Q&A: Hajime Sato, Mashiko
By Christine Blank, SeafoodSource contributing editor
10 August, 2009
In a few days, Mashiko Japanese restaurant in Seattle is launching a revamped sushi menu, consisting of 100 percent sustainable seafood. The re-launch culminates years of research by the owner of the 15-year-old upscale eatery, Hajime Sato. A self-proclaimed "sushi whore," Sato talked to SeafoodSource about the benefits and challenges of serving only sustainable seafood.
Blank: Why are you now offering sushi made with only sustainable seafood?
Sato: The ocean is really strong. If we let it go for awhile, it will come back - even faster than you may think. For example, some of my customers have been eating hamachi for a long time and said, "If you are going to take it off the menu it is going to be so sad." I explained, "No, it is not sad. It is going to be here four or five years from now, and we will not have to be regulated."
What species are you removing from your menu?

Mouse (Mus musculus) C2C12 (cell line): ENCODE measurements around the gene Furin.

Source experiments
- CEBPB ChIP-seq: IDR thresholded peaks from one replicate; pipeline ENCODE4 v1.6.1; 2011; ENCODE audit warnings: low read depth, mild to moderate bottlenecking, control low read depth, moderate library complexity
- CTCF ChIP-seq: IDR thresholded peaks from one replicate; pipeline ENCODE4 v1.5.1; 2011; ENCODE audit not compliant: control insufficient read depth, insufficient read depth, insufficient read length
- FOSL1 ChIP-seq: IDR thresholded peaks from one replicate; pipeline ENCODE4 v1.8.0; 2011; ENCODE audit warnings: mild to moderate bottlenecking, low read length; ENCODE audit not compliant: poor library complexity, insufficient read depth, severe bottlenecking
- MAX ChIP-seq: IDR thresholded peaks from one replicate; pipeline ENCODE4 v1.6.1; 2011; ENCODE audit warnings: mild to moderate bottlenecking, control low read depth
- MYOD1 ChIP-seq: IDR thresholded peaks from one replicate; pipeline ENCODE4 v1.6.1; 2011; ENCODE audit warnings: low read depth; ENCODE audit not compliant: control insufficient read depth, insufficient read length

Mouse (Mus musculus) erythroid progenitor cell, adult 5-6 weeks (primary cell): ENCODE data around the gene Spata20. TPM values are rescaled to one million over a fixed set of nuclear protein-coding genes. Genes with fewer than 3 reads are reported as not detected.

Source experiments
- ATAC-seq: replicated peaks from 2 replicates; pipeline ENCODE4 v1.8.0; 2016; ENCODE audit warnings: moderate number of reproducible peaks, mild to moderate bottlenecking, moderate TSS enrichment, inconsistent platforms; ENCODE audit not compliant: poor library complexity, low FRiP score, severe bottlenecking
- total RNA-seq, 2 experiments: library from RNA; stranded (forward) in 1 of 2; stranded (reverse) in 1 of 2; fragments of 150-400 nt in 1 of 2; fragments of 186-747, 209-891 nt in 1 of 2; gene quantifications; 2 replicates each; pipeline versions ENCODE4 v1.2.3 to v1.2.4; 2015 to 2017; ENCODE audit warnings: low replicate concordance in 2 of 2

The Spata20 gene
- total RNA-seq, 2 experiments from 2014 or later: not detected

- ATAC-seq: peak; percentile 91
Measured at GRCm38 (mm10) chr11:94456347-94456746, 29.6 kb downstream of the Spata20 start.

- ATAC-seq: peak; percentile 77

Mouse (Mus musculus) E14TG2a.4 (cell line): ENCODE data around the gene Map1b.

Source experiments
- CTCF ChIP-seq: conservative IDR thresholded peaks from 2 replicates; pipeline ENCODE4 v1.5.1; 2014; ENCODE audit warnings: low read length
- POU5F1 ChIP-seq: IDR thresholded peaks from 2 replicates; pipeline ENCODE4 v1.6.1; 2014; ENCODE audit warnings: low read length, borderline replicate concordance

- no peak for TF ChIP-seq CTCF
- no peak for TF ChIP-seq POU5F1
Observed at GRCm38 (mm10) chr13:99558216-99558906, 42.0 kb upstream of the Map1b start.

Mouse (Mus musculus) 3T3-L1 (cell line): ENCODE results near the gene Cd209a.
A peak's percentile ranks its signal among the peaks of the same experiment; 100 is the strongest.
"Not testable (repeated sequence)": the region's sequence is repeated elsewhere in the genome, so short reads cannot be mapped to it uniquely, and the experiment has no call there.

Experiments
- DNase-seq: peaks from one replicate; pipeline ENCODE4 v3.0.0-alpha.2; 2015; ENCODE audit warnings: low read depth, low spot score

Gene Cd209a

We cannot have bluefin tuna, hamachi, eel, farmed salmon, and shrimp [farmed black tiger]. Those are the starting point.
What fish are you substituting for farmed salmon?
For salmon, I will be using two sources. One is farmed coho salmon from a company that has a [closed-containment] system and doesn't use any antibiotics. They are coming out in the public pretty soon. If the salmon is wild-caught, you have to deep-freeze it; you cannot catch it and eat it raw. Our distributor said they would deep-freeze it for us.
What other sustainable substitutes have you found?
Farm-raised hiramasa kingfish will replace hamachi. We are going to be using a wild, pink shrimp from the Gulf Coast. We can get it and freeze it, and don't have to worry about farm-raised from Southeast Asia. We replaced eel with catfish from Carolina Classic. They have a closed, sustainable system and don't use any antibiotics.
Is Mashiko seeking out seafood certified as sustainable by third-party organizations?
At this moment, I have to say what I think is good, and I have to have the research behind it. The things that are not harming the environment and are reducing bycatch, those are the things I will use. Also, there is fighting among sustainable groups [about which items are considered sustainable], so if they certify this and I don't agree with them, it is really tough.
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10 August, 2009